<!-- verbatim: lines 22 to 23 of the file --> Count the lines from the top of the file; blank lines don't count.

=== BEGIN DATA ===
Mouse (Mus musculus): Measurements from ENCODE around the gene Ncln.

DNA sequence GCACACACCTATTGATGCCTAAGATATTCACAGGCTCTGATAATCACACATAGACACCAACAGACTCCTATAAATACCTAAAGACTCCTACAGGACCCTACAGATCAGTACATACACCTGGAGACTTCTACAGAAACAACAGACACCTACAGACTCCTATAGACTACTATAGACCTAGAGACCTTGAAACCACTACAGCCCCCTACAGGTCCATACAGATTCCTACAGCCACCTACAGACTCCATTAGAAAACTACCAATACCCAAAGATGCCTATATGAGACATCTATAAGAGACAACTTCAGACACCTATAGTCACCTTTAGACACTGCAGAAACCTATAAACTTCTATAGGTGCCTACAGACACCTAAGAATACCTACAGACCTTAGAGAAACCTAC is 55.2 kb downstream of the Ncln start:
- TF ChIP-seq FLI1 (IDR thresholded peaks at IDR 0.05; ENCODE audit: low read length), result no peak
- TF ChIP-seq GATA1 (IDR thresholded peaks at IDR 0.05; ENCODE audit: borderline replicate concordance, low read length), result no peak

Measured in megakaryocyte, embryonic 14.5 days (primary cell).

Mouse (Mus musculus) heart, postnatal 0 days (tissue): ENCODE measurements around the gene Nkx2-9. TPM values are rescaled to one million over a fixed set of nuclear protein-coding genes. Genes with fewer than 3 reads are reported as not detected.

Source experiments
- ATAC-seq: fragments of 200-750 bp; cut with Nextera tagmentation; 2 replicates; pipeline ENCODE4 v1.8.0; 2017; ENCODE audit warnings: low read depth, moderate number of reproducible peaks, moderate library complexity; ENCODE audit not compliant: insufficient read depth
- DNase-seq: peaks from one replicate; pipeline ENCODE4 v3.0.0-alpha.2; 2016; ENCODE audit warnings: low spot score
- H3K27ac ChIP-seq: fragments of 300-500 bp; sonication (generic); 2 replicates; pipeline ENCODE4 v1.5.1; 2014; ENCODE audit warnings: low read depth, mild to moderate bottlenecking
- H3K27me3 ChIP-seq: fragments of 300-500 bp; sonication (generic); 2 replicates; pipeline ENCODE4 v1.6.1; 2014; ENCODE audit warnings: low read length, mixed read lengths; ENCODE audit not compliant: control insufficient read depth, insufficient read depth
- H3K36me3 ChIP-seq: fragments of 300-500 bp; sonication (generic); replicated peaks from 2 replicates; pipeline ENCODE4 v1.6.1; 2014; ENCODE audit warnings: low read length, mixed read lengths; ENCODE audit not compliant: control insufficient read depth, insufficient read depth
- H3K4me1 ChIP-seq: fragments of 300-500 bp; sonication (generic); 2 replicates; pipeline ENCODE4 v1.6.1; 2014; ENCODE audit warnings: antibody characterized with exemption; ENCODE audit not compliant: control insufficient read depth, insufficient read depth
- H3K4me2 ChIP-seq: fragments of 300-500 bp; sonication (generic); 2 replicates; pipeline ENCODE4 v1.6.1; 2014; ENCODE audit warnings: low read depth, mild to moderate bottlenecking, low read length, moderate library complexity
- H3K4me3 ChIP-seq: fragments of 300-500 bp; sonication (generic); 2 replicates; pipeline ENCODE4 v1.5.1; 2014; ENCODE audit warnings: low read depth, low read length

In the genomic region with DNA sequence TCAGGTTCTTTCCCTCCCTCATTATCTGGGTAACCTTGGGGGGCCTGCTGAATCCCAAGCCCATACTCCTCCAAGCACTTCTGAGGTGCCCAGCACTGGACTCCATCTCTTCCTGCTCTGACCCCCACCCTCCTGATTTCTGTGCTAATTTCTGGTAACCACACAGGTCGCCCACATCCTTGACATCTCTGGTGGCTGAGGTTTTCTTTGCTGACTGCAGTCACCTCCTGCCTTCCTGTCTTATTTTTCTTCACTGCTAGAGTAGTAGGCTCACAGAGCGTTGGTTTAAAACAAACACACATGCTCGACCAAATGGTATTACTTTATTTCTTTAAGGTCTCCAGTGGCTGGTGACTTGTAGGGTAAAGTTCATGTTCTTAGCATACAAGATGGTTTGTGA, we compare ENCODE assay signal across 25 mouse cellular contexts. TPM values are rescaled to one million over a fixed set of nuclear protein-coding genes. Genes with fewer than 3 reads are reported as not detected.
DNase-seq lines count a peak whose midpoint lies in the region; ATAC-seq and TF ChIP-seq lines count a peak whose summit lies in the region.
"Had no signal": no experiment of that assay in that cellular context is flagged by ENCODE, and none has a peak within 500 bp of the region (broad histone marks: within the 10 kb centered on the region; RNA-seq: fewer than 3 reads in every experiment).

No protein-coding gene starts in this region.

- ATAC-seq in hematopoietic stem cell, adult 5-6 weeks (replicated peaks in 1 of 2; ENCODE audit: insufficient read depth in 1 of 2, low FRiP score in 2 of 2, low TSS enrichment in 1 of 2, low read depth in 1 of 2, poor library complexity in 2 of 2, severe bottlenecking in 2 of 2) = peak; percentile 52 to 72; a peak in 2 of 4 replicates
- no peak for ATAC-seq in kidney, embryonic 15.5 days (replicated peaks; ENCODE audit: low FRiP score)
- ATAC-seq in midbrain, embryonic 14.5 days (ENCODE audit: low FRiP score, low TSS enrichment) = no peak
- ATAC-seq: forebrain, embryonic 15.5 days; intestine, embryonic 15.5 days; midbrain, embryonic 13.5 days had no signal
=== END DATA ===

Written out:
- ATAC-seq in midbrain, embryonic 14.5 days (ENCODE audit: low FRiP score, low TSS enrichment) = no peak
- ATAC-seq: forebrain, embryonic 15.5 days; intestine, embryonic 15.5 days; midbrain, embryonic 13.5 days had no signal